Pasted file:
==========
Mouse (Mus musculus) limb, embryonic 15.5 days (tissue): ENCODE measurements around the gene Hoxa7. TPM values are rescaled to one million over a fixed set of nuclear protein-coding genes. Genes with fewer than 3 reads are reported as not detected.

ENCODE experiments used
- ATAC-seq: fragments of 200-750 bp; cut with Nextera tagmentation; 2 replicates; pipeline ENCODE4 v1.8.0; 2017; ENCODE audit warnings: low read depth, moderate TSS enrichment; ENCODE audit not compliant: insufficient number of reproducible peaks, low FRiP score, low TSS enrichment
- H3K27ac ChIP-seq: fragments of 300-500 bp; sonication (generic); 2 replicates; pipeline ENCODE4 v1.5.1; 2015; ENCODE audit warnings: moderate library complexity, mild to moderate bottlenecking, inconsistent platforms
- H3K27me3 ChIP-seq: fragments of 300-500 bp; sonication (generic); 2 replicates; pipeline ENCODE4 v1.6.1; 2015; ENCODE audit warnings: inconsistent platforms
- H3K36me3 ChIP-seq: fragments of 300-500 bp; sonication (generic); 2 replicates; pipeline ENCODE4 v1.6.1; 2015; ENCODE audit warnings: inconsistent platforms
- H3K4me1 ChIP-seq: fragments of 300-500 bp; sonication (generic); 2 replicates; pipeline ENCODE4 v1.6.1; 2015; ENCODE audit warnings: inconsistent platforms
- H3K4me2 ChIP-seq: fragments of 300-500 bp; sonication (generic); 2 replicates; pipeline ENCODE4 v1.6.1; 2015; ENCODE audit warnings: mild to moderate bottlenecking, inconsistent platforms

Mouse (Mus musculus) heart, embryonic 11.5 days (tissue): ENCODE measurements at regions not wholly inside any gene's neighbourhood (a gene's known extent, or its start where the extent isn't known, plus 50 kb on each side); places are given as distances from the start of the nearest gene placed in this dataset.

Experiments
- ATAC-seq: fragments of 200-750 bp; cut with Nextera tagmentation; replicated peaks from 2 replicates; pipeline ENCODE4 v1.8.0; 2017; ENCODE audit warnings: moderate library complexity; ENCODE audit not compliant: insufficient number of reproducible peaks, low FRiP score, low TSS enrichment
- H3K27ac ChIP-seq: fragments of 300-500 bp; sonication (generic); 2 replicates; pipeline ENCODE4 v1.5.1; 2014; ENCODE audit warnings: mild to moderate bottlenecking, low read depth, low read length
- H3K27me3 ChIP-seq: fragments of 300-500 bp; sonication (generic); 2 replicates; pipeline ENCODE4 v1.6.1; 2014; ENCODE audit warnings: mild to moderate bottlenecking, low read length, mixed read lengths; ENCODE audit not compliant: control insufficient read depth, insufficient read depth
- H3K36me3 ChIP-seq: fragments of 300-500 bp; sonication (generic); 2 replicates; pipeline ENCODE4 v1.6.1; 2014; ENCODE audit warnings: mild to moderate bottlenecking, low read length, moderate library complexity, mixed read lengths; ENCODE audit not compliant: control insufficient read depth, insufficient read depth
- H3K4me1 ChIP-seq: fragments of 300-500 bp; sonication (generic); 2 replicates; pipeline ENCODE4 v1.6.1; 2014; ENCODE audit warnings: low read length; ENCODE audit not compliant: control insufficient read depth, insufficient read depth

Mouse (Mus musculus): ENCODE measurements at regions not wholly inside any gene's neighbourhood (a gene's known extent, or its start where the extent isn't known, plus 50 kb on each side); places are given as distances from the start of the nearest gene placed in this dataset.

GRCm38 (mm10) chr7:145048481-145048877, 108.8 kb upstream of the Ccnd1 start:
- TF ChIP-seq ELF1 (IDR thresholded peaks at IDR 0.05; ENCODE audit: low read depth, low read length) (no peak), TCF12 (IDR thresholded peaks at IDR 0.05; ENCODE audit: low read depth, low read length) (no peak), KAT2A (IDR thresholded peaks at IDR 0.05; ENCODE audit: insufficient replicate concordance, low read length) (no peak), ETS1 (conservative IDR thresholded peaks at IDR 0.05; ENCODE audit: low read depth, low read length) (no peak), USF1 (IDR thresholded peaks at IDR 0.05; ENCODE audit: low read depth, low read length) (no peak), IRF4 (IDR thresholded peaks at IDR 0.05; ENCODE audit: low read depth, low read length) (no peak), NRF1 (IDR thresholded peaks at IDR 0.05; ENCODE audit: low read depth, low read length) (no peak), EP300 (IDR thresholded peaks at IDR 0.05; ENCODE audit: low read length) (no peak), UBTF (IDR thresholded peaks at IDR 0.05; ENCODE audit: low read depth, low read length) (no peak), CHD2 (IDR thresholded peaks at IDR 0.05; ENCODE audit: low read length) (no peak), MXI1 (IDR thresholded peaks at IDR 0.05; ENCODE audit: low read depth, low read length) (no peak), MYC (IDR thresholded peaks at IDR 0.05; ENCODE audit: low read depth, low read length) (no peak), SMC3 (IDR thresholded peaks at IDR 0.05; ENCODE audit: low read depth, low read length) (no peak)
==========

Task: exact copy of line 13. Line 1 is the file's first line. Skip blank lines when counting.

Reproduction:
- H3K27me3 ChIP-seq: fragments of 300-500 bp; sonication (generic); 2 replicates; pipeline ENCODE4 v1.6.1; 2014; ENCODE audit warnings: mild to moderate bottlenecking, low read length, mixed read lengths; ENCODE audit not compliant: control insufficient read depth, insufficient read depth